One Gene Many Disorders: Genetic Finding Could Help Explain POTS, EDS, IBS, FM, ME/CFS and Others

Karmin

Active Member
I just stumbled on this post again and thought people might appreciate some more information.

I have elevated tryptase, and tested positive to HATS gene duplication via participation in NIH study. My daughter has also tested positive to high tryptase and is currently organising genetic testing. Interestingly my sister (who also has ME/CFS) did not have elevated tryptase, so does not have HATS.

23 and me can not help in identifying the HATS gene problem as it identifies SNPs. The HATS genetic change is not a SNP but rather extra copies of a gene (TPSAB1).

The gene test can now be done commercially here ($169):
https://www.genebygene.com/products/TPSAB1-Copy-Number---Clinical

There is no point doing the gene test unless baseline tryptase is higher than 8 - 10 (when not in a reaction).

The Mastocytosis Society has produced this graphic that is useful in trying to visualise where HATS fits in to Mast Cell Disease categories. However it may change as more is learned - and there’s a lot to learn.

Hope that helps

 

Merida

Well-Known Member
@Russell Johnston @Wastwater
I have been thinking and searching for the genetic part of this for 20 years. Have you read Jennifer Brea’s blogs at Medium.com? She was severe, but is now in virtually total remission of symptoms following surgery for craniocervical instability and tethered spinal cord. Believe it or not, I am the one who brought ‘tethered cord ‘ to the table of discussion back in 2002-2003. Had an appt. with one of the World expert neurosurgeons after a back X-ray ( chiropractor) revealed spina bifida occulta. Did extensive reading in research literature, Long story.

Had a CINE MRI flow study with another neurosurgeon expert- very abnormal, plus small posterior fossa, steep angle Of the tentorium, short Clivus - all similar to Chiari, but no tonsillar herniation. My symptoms began after neck/ pelvis trauma, but Jennifer’s began after a viral illness.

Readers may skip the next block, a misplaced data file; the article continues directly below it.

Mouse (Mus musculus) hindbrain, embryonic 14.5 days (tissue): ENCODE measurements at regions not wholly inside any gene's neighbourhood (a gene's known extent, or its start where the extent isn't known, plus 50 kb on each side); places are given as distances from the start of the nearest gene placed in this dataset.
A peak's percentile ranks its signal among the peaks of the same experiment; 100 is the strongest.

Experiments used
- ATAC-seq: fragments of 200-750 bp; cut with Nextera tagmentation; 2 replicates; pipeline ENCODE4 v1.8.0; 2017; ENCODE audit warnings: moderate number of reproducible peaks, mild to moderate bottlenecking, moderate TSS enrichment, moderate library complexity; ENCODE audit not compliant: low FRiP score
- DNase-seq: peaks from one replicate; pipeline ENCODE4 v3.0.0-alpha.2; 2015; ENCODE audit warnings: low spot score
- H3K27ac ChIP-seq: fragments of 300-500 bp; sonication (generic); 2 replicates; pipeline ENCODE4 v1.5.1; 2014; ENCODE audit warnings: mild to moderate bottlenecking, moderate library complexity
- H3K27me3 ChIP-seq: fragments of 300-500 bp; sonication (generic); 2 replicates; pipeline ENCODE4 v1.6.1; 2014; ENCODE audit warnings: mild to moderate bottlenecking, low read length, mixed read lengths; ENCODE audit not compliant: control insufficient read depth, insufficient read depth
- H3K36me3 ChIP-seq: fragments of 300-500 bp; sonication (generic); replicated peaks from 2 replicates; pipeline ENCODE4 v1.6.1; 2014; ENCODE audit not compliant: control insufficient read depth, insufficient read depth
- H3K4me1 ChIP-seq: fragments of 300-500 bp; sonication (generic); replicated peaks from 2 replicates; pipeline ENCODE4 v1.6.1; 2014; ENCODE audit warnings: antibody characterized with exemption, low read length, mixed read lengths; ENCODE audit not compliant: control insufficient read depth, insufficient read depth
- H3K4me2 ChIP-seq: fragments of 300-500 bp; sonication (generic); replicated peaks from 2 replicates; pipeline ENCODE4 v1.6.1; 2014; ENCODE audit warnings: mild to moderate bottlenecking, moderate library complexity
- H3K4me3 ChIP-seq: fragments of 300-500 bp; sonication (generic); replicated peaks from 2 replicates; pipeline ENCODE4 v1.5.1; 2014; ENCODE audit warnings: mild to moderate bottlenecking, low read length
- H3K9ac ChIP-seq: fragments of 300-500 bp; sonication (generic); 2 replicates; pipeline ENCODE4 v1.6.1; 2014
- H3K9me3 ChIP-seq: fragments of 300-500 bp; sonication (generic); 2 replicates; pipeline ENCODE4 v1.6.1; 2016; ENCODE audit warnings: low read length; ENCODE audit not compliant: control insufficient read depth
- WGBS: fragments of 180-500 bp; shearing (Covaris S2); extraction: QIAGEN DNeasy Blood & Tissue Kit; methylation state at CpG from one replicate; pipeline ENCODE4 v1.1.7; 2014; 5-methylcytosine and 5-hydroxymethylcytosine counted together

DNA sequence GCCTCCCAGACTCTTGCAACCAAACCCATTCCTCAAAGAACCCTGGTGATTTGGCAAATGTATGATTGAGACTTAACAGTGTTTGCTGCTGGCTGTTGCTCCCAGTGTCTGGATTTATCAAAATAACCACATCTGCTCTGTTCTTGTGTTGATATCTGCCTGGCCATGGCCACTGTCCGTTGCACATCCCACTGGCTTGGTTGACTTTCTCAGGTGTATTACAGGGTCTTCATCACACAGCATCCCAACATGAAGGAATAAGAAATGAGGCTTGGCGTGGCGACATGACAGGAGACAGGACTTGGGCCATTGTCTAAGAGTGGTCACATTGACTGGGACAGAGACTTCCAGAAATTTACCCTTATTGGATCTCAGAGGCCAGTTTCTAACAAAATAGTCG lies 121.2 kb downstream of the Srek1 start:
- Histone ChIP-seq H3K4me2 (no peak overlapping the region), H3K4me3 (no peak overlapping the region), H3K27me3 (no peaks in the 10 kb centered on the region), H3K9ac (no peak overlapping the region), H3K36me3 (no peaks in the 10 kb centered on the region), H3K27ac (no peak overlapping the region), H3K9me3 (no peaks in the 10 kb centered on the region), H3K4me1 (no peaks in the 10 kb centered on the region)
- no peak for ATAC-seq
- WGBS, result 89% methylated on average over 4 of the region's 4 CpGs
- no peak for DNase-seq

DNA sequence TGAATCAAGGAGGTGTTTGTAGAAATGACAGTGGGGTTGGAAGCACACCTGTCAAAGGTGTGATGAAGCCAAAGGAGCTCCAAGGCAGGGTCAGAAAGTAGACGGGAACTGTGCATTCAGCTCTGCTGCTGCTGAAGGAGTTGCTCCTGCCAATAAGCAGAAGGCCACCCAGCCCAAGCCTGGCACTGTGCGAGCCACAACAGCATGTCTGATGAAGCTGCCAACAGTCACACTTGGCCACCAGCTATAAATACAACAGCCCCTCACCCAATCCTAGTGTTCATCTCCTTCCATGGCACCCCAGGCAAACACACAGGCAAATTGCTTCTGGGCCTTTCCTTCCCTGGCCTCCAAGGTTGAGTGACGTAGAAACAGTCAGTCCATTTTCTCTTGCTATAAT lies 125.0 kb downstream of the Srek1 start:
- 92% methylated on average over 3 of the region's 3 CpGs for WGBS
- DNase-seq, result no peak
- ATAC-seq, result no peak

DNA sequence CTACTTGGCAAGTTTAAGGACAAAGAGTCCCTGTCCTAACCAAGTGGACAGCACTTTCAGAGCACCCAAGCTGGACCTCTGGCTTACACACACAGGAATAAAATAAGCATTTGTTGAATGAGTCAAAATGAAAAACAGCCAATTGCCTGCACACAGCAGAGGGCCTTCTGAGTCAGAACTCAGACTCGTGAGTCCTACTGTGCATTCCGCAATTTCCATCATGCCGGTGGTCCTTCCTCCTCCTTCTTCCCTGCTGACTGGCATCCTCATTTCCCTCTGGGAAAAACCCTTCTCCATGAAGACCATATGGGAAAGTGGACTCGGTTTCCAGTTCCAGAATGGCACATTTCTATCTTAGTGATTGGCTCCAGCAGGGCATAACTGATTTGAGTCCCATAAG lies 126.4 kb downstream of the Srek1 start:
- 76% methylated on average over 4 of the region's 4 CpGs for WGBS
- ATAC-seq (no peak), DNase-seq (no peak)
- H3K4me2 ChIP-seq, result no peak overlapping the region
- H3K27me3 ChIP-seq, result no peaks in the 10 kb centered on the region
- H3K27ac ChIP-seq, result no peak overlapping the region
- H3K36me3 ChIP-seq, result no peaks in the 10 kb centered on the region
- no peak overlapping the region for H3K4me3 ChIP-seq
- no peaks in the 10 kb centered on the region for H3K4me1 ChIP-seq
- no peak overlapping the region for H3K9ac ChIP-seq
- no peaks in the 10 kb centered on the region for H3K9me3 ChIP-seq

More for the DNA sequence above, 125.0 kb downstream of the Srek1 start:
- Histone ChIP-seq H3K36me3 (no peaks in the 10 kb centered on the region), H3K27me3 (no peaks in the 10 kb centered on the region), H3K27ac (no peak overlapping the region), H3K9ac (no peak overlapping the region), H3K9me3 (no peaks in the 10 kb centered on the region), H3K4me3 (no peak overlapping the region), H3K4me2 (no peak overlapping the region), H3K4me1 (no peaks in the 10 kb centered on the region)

Considering that Ehlers Danlos people have high rates of ME\ CFS/ FMS and Chiari type issues, seems likely that the genetic part may hVe to do with connective tissue differences and/ or CNS structural differences. ( biologist here - led support group 13 years).

There may be higher rates of left handed ness in our group - in the individuals or families. Interesting that the corpus callosum is very different ( larger) in left handed people. Are there other brain differences? Suspect there are differences in pelvic structure or instability due to connective tissue issues. Also, possible off midline fusion of the filum and dura at S2? Creates a torque in dural tube ? A fetal malrotation of the gut? ( This occurs early 6-8 weeks fetus - just as dural tube is forming)
There are a bunch of structural differences to look for : scoliosis, cervical, small sacral/ cervical foramina, feet differences - high arches, big bunions, hammer toes, one side of face slightly smaller, high arched palate, deviated septum, sometimes heart/ kidney things, and ??

So, maybe the genes involved are those controlling symmetry ? Connective tissue ? Or ?

Great that you are here thinking about this. Always appreciate comment.
 

Wastwater

New Member
I’m likely to have some structural abnormalities maybe tethered cord
I was acute EBV onset
I have heard of Jennifer brea but don’t know what to make of it
 
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Merida

Well-Known Member
@Wastwater This empty sella syndrome is shared with Chiari people too. Conquer Chiari is a good site. It seems that the pituitary is fine, but the structure of the sphenoid bone ( where the pituitary sits) May be shallow or structurally different. I have a small posterior fossa, short clivus, steep angle of the tentorium - all shared with Chiari, but no true herniation of cerebellar tonsils - Chiari O.
I did okay with these structural differences until I had a neck injury. Bed ridden one year - no one knew what was wrong.
Also appreciate that there is a sophisticated craniosacral pump - a minute rhythmic movement between the occiput and sacrum that pumps spinal fluid against gravity. Other pelvic bones and cranial bones also participate. - the tail bone and sphenoid bone reciprocate with each other. And, the occiput movement influences the sphenoid movement as well. When the pump is out of kilter spinal fluid pressures are affected.

I think Jennifer Brea is a good resource. A traditional osteopath may be able to help you? I hav3 not had surgery - am 70 years old, and there is no guarantee on these surgeries. Jerry Hesch, doctorate of physical therapy, is a master at complex misalignments of the pelvis, neck, spine.
In Colorado. What a journey! Lots of valuable info at this site - and good people.
 

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